“Golf, for some reason, came pretty easily with the hand-eye coordination,” said Gladstone, who carded a 4-over 74 on Monday. “I’m kind of learning how to play the game. It’s not just, ‘Bomb it.’ ”

Gladstone qualified for and played in the 2011 U.S. Mid-Amateur Championship at Shadow Hawk Golf Club in Richmond, Texas, but is in cram mode on the competitive stage.

“There’s so much to learn. My experience level is low,” he said. “I’m competing and trying to catch up with everyone who’s been playing constantly since they were young. I’m trying to get in as many events as I can. I just have to get more experience.”

Call to Service

Addison Lambeth, of Browns Summit, N.C., hasn’t had much time to work on his golf game this summer. But it hasn’t been school work, a desk job or an injury that have kept him away from the course – it has been the long hours he has been working as a Lance Corporal in the United States Marine Corps.

“I’ll try to suck it up and hit a few balls at the end of the day,” said Lambeth, 25, who opened with a 3-under 67 in the first round. “But after working for 14 hours it’s easy to lose focus. I don’t play anywhere near as much as these other guys out here.”

Lambeth has made the most of his first competitive event of the season. He was given leave for his qualifying rounds and shot 141 to share medalist honors at Independence Golf Club in Midlothian, Va. Because his commanding officer is a big sports fan, Lambeth was able to get time off for this week as well. He didn’t have to travel far either – the host site, Laurel Hill, is located just 18 miles north of where he is stationed in Quantico, Va.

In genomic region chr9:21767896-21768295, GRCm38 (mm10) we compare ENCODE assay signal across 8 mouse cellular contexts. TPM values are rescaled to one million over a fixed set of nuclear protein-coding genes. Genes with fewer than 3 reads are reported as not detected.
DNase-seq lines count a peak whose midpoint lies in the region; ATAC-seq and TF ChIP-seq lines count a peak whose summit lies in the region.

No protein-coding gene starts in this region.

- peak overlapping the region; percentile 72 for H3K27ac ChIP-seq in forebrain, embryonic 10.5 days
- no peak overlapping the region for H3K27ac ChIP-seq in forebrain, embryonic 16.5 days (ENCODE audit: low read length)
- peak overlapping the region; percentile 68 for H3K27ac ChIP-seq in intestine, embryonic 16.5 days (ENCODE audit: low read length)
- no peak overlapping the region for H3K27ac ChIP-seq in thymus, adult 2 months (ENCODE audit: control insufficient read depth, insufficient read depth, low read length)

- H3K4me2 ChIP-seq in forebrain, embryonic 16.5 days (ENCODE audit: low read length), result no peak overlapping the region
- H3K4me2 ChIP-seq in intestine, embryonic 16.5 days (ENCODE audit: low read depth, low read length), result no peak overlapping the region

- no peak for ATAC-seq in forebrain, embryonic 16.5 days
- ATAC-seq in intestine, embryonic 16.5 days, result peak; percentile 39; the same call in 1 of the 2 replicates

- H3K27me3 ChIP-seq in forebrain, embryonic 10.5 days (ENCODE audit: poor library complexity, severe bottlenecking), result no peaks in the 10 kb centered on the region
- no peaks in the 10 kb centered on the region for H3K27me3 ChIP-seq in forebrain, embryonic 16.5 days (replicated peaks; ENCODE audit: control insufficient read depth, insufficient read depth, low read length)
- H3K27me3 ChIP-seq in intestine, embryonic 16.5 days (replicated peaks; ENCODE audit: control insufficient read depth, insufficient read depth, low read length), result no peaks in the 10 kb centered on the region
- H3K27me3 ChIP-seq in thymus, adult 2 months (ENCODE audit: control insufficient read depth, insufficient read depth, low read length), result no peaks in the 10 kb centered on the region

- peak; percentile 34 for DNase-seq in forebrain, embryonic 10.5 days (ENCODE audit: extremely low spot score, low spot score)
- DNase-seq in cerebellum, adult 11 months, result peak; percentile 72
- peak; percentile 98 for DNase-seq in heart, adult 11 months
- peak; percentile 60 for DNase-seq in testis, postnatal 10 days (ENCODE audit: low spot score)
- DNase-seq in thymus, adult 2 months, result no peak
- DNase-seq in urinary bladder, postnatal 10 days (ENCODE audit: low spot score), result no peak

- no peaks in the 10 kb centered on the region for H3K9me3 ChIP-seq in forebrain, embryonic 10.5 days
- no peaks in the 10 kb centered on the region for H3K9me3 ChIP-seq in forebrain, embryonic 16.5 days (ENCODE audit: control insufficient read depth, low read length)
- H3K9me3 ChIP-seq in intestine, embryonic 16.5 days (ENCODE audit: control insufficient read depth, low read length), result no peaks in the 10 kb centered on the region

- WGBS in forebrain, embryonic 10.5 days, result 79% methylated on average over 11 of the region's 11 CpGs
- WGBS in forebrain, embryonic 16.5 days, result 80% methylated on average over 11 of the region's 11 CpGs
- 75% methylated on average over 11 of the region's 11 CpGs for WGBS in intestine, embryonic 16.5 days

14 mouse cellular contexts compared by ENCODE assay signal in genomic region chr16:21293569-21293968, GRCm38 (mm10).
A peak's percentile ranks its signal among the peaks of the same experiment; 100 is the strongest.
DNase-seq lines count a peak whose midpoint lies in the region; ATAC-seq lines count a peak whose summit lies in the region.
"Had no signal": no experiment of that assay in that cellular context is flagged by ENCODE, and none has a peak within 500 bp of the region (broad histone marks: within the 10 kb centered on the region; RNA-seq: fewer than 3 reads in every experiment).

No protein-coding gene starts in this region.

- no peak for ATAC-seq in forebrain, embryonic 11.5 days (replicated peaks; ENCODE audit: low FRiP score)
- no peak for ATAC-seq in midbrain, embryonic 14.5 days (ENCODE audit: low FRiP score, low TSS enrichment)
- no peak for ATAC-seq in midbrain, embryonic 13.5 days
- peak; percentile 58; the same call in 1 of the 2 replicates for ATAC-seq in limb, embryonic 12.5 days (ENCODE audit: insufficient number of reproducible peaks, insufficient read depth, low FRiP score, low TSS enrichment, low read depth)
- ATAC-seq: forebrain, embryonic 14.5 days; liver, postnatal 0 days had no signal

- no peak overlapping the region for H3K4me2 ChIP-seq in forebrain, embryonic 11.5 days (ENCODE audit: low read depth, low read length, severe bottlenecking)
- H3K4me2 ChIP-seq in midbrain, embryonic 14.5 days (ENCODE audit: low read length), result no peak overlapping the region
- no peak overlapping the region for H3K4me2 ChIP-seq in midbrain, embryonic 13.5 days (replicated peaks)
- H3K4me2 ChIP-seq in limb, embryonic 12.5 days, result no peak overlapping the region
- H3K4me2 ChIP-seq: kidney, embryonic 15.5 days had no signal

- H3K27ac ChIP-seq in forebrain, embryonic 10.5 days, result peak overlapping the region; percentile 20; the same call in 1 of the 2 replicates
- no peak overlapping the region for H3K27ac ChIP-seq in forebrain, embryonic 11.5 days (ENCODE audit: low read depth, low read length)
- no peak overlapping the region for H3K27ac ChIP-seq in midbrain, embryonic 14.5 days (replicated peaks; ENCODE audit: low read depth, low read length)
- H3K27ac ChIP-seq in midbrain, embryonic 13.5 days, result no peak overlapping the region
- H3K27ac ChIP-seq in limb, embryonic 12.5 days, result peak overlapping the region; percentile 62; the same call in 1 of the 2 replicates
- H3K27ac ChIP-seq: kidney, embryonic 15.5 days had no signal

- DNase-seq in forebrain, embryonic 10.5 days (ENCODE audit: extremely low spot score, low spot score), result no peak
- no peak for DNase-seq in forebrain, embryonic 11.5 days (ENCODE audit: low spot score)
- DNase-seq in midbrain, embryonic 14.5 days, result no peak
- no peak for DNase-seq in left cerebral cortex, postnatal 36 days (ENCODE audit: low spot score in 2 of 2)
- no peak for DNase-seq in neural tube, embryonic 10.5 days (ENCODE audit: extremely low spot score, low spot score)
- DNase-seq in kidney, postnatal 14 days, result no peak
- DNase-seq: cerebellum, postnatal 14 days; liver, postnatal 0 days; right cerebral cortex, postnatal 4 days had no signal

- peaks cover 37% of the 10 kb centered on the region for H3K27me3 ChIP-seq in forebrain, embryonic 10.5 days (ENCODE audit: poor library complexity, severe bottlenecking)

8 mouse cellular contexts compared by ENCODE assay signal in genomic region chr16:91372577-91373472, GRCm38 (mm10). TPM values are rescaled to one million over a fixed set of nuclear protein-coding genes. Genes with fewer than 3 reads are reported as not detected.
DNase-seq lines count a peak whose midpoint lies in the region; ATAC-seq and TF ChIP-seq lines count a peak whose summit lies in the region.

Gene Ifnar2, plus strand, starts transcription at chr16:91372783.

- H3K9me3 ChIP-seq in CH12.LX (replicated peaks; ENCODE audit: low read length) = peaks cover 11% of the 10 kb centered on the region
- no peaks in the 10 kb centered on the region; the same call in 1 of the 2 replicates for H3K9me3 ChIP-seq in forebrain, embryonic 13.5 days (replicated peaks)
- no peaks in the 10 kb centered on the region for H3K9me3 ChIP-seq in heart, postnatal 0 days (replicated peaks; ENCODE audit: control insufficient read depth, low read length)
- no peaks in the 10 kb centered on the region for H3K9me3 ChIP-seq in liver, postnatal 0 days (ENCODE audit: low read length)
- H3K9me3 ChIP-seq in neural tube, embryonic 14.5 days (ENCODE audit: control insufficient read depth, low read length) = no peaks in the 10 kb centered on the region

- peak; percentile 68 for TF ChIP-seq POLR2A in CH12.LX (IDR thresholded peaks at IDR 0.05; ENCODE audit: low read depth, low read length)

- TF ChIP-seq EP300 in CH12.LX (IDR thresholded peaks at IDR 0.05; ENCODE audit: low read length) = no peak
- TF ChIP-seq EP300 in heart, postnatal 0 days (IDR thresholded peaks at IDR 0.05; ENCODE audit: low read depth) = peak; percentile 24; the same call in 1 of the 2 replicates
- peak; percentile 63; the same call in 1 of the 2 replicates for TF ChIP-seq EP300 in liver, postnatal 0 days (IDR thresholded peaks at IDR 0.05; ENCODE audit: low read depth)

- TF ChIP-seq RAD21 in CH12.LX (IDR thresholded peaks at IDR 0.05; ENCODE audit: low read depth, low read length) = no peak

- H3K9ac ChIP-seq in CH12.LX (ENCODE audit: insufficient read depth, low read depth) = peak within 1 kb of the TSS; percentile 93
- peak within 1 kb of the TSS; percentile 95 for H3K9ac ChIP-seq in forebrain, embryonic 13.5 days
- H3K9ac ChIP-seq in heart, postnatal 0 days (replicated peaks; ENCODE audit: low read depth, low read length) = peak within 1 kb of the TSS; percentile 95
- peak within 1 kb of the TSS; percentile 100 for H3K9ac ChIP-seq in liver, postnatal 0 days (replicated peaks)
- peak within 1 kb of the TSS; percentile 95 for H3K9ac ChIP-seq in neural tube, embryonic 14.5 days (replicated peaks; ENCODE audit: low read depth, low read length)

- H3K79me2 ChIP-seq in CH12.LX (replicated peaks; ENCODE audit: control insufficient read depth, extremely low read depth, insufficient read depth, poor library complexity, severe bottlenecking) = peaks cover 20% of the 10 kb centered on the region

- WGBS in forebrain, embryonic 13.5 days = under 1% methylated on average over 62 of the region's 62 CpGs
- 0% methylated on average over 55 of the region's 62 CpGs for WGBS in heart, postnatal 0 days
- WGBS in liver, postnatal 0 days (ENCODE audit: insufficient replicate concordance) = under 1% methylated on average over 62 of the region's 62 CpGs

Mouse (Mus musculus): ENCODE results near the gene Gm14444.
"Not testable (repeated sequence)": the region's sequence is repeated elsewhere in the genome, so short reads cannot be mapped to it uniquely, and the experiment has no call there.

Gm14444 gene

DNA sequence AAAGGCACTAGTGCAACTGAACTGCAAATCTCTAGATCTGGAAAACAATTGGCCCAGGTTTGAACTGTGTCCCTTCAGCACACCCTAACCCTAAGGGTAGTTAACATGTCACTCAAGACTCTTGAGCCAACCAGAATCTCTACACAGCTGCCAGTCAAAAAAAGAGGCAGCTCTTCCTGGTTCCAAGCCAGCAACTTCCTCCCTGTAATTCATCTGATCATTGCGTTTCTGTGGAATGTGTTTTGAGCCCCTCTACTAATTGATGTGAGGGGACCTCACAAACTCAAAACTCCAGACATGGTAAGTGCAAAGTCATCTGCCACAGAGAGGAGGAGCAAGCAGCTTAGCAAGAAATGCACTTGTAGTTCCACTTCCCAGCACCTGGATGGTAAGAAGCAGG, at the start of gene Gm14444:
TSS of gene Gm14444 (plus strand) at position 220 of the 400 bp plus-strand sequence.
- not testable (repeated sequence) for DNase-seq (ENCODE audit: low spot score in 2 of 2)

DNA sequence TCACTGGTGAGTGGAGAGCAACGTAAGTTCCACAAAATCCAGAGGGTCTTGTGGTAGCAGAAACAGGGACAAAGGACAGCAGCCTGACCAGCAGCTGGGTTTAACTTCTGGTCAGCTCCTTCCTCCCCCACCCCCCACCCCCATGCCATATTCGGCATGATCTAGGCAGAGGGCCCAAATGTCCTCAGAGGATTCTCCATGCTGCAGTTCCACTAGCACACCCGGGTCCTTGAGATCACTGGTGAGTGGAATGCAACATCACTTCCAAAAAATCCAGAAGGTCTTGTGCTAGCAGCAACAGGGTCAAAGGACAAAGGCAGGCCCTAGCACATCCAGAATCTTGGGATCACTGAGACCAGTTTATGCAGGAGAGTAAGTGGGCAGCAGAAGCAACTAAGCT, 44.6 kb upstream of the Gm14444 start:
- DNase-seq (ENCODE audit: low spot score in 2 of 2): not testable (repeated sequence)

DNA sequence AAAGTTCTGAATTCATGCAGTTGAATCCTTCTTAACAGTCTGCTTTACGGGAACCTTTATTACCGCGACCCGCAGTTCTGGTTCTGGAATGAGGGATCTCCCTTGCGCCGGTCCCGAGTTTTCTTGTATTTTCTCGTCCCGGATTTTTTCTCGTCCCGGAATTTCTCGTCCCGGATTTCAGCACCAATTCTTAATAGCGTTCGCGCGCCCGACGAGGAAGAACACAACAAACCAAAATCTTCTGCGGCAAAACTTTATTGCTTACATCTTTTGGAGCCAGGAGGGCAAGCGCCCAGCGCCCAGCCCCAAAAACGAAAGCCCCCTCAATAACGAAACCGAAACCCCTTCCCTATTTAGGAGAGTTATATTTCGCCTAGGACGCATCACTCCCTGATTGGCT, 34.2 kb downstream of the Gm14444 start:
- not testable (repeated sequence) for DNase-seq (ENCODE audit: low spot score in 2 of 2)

“I’ve got a lot of guys pulling for me,” said Lambeth, who also qualified for the APL in 2007 when he was a freshman at Appalachian State University. “I’m having a lot of fun, but I’ve already been here once. I want to win it this time.”

Man on a Mission

 Like a lot of juniors who love the game, as a child Tommy Higham lived and breathed golf.

But that all changed in 2010 when he made his Mormon mission to Brisbane, Australia. The days were long and arduous, starting with classes that began at 6:30 a.m. before going into the community and witnessing. This was his life for two consecutive years. He was only allowed to call home on four occasions in that span.

Higham, now 23 and a sophomore at Brigham Young University, thinks of golf in a different light these days.

“I think it gave me a better perspective on golf,” said Higham. “I played golf my whole life since I was a five-year-old. It was more than a game to me. It was my life. After I took a two-year break, it kind of gave me a perspective as to what golf actually is.

“I think it improved my mental game. It is just a game – It’s not my whole life. It has changed my perspective on the game, which has helped me a lot.”

While in Australia, Higham didn’t lose his natural talent for golf. Last month, he beat his 16-year-old brother, Kiefer, 6 and 5 in the final match of the Idaho State Match Play Championship to post his third victory in the event.

Michael Trostel is the senior curator/historian for the USGA Museum. Email him at mtrostel@usga.org.

Andrew Blair is director of communications for the Virginia State Golf Association. He is assisting the USGA this week at the APL.